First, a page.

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Bishop Michael Burbidge: Reflect seriously, then vote
On May 8, voters in North Carolina will have the opportunity to promote traditional marriage in our state through an amendment to the state constitution. Bishop Peter Jugis, Bishop of Charlotte, and I have produced some materials to help you understand our Catholic Church teaching on marriage, to explain what the proposed amendment does and doesn't say and do, to describe how we are to conduct ourselves as Catholics in our discussions about the amendment and to help you understand your role as faithful citizens.
In this commentary, I would like to lay out four doctrinal beliefs about marriage. These beliefs establish the foundation upon which our understanding of and discussions about marriage stand.
We believe marriage was established by God and endowed by God with its own proper nature and laws that predate the state and religion. It is based on what we call "natural law." Natural law is eternal and from God; therefore, it cannot be reformed.
Our second belief is that marriage is a faithful, exclusive and lifelong partnership of life and love that is established for the good of the spouses and the procreation and education of offspring.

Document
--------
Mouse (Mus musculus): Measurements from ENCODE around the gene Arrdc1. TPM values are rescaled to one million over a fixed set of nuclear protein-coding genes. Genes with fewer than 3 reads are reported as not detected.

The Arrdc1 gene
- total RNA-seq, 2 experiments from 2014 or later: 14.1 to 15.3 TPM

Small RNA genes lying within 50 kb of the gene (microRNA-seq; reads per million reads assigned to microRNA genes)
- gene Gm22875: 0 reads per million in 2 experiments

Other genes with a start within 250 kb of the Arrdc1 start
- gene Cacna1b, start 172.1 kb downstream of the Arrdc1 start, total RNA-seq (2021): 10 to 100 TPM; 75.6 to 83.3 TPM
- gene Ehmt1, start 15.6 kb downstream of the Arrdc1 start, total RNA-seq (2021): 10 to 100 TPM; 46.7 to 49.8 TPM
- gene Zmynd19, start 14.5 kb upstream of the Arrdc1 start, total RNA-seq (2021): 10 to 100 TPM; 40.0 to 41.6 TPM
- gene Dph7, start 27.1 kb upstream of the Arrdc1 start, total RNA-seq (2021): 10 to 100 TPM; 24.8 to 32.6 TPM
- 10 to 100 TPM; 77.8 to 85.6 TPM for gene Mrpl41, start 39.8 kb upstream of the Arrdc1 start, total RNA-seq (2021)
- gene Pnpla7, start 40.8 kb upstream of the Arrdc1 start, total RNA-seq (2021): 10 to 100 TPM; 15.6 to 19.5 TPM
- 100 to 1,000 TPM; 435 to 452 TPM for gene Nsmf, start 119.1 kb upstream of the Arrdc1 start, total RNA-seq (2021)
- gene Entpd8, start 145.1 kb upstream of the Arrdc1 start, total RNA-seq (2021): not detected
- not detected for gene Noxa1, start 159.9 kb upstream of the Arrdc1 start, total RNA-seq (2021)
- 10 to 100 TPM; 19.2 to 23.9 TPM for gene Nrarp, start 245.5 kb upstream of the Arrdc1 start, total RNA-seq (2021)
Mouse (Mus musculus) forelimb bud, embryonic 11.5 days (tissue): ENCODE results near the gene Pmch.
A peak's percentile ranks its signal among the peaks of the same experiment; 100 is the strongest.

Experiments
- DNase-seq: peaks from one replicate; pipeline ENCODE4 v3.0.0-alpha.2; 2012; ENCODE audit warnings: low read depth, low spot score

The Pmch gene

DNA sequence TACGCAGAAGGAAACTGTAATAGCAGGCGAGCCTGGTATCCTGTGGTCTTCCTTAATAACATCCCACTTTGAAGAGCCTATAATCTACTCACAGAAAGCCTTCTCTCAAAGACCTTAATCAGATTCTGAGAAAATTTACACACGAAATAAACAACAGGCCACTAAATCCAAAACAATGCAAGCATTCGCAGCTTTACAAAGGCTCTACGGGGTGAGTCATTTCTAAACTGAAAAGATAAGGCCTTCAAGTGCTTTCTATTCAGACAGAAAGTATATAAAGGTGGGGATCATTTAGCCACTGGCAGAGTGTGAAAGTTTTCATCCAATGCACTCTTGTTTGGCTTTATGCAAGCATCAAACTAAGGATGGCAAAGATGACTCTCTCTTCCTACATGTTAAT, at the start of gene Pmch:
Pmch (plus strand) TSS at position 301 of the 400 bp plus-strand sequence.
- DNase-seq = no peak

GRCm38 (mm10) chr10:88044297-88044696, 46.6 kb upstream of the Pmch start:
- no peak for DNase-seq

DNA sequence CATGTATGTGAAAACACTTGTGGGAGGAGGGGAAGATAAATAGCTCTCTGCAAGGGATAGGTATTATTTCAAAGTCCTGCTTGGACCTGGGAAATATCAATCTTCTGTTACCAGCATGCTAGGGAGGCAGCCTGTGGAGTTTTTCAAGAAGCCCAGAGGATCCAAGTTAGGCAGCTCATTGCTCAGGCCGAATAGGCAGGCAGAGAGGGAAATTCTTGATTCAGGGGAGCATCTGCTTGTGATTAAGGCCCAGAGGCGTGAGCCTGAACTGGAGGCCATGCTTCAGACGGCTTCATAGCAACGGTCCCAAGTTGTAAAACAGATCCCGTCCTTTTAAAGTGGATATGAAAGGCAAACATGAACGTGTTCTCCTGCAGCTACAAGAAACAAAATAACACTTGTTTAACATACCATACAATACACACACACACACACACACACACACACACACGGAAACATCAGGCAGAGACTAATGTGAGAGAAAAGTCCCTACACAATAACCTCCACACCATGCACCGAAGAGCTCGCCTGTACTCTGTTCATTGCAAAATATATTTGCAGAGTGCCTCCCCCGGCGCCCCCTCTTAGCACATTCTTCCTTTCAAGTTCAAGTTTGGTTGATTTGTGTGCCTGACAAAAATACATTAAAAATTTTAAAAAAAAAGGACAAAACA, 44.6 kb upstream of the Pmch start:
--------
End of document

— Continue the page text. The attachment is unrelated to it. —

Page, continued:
This belief is based in divine revelation and therefore cannot be changed. Our Biblical tradition, a source of divine revelation for Catholics, clearly presents this belief.
Our third belief emerges from our second belief. The two ends of marriage, sometimes called the unitive and procreative dimensions of marriage, are inseparable. A husband and a wife express this truth most powerfully in sexual intercourse wherein the complementarity of their bodies allow them to become truly one, not only in body but also in spirit, and creates the possibility of new life.
Finally, Catholics believe that the Church has the authority and obligation to affirm these authentic teachings and to preserve and foster the supremely sacred value of marriage in the society in which it finds itself, including a secular society like the United States.
Bishop Jugis and I encourage you to carefully consider these teachings, based in divine revelation, seriously. The topic of marriage is powerful and emotionally charged precisely because it is such an important institution of society, and in the words of the U.S. Supreme Court, "fundamental to the very existence and survival of the (human) race."
Our beliefs are principled ones, divinely revealed, and to be regarded seriously in any consideration of marriage and family life.
I pray that God may bless and guide you in your reflections upon one of the essential foundations of our society: traditional marriage.
Bishop Michael F. Burbidge leads the Diocese of Raleigh.
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